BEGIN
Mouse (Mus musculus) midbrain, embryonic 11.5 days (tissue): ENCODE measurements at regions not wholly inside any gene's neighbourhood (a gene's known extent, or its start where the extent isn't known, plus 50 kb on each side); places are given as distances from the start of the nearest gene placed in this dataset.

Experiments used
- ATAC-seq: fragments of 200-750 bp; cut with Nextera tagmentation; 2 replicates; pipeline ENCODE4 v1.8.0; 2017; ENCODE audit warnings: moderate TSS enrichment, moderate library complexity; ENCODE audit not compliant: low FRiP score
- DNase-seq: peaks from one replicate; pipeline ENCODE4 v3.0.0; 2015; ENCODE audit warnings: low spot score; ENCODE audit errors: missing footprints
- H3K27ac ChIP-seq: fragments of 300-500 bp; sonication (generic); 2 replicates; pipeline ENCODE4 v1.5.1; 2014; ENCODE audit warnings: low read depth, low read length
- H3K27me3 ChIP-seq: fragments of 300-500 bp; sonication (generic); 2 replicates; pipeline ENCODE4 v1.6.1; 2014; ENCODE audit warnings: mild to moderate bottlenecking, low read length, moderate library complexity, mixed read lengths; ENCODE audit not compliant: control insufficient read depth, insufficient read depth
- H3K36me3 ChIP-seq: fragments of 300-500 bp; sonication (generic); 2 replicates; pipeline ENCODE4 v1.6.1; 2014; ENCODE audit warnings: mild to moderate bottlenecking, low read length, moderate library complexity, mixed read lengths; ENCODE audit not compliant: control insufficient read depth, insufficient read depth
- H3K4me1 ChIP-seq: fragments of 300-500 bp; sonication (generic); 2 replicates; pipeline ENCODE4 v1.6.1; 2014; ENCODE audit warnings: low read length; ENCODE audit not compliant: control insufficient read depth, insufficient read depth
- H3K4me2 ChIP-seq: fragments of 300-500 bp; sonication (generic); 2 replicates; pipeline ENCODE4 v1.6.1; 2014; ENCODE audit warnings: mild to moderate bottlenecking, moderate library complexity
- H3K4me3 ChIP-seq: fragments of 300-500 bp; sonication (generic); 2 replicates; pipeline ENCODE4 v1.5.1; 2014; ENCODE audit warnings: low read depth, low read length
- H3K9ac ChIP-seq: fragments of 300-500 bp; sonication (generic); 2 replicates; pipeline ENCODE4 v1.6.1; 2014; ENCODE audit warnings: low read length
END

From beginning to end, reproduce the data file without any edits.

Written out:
Mouse (Mus musculus) midbrain, embryonic 11.5 days (tissue): ENCODE measurements at regions not wholly inside any gene's neighbourhood (a gene's known extent, or its start where the extent isn't known, plus 50 kb on each side); places are given as distances from the start of the nearest gene placed in this dataset.

Experiments used
- ATAC-seq: fragments of 200-750 bp; cut with Nextera tagmentation; 2 replicates; pipeline ENCODE4 v1.8.0; 2017; ENCODE audit warnings: moderate TSS enrichment, moderate library complexity; ENCODE audit not compliant: low FRiP score
- DNase-seq: peaks from one replicate; pipeline ENCODE4 v3.0.0; 2015; ENCODE audit warnings: low spot score; ENCODE audit errors: missing footprints
- H3K27ac ChIP-seq: fragments of 300-500 bp; sonication (generic); 2 replicates; pipeline ENCODE4 v1.5.1; 2014; ENCODE audit warnings: low read depth, low read length
- H3K27me3 ChIP-seq: fragments of 300-500 bp; sonication (generic); 2 replicates; pipeline ENCODE4 v1.6.1; 2014; ENCODE audit warnings: mild to moderate bottlenecking, low read length, moderate library complexity, mixed read lengths; ENCODE audit not compliant: control insufficient read depth, insufficient read depth
- H3K36me3 ChIP-seq: fragments of 300-500 bp; sonication (generic); 2 replicates; pipeline ENCODE4 v1.6.1; 2014; ENCODE audit warnings: mild to moderate bottlenecking, low read length, moderate library complexity, mixed read lengths; ENCODE audit not compliant: control insufficient read depth, insufficient read depth
- H3K4me1 ChIP-seq: fragments of 300-500 bp; sonication (generic); 2 replicates; pipeline ENCODE4 v1.6.1; 2014; ENCODE audit warnings: low read length; ENCODE audit not compliant: control insufficient read depth, insufficient read depth
- H3K4me2 ChIP-seq: fragments of 300-500 bp; sonication (generic); 2 replicates; pipeline ENCODE4 v1.6.1; 2014; ENCODE audit warnings: mild to moderate bottlenecking, moderate library complexity
- H3K4me3 ChIP-seq: fragments of 300-500 bp; sonication (generic); 2 replicates; pipeline ENCODE4 v1.5.1; 2014; ENCODE audit warnings: low read depth, low read length
- H3K9ac ChIP-seq: fragments of 300-500 bp; sonication (generic); 2 replicates; pipeline ENCODE4 v1.6.1; 2014; ENCODE audit warnings: low read length